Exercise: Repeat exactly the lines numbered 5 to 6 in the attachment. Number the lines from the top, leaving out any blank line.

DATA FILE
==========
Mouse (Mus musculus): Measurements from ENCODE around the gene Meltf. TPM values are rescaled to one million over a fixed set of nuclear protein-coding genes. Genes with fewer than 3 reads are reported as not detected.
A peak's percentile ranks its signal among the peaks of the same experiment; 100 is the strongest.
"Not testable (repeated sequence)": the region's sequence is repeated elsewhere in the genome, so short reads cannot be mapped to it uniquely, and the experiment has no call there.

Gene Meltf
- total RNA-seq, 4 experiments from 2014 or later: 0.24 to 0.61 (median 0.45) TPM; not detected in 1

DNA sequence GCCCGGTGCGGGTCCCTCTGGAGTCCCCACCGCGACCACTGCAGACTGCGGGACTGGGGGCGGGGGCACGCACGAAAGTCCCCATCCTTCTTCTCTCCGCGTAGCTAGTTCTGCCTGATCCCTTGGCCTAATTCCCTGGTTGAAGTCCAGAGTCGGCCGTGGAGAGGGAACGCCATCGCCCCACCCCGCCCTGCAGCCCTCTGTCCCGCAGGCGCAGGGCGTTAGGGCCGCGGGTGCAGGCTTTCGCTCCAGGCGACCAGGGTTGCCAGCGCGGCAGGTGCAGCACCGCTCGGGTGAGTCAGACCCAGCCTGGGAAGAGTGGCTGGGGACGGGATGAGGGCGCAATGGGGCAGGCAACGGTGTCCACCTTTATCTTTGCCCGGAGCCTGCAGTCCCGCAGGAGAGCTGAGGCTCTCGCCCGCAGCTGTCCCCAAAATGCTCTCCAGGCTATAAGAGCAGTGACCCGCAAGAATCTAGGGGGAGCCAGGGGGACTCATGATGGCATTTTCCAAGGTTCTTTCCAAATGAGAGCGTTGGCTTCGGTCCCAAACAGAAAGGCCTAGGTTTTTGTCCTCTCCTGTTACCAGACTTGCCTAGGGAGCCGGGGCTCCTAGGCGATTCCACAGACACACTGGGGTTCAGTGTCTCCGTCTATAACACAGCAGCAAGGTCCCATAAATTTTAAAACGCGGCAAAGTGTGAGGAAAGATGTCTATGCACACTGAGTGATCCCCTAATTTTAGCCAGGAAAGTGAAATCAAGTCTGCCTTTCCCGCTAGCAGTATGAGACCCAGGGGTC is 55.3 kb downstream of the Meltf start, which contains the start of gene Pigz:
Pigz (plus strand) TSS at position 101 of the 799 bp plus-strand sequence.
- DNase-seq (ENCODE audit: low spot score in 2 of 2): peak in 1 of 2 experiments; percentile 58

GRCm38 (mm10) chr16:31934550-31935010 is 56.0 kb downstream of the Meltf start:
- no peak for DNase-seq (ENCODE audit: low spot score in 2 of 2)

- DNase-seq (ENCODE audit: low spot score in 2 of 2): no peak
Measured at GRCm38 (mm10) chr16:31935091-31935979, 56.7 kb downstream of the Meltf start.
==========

- total RNA-seq, 4 experiments from 2014 or later: 0.24 to 0.61 (median 0.45) TPM; not detected in 1

DNA sequence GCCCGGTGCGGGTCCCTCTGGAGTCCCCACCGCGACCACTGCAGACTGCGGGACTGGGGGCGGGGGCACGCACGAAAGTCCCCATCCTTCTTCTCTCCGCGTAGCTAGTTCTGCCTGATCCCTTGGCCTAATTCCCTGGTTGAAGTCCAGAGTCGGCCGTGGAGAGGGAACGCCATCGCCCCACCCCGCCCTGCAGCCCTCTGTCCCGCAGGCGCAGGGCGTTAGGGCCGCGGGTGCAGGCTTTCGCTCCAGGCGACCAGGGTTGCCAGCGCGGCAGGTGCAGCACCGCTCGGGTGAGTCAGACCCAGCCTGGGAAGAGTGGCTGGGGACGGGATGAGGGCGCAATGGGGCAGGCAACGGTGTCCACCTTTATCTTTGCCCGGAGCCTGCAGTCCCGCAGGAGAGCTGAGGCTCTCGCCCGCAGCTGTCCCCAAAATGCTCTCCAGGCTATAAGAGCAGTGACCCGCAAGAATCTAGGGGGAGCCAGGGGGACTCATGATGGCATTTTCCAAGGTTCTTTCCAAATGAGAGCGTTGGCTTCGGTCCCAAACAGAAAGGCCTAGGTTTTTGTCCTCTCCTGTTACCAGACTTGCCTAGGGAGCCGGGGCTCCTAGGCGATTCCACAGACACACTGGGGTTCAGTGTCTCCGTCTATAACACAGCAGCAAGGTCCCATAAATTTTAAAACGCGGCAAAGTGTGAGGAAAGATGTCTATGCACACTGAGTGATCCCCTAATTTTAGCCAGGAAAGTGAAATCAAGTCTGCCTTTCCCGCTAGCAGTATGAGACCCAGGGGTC is 55.3 kb downstream of the Meltf start, which contains the start of gene Pigz: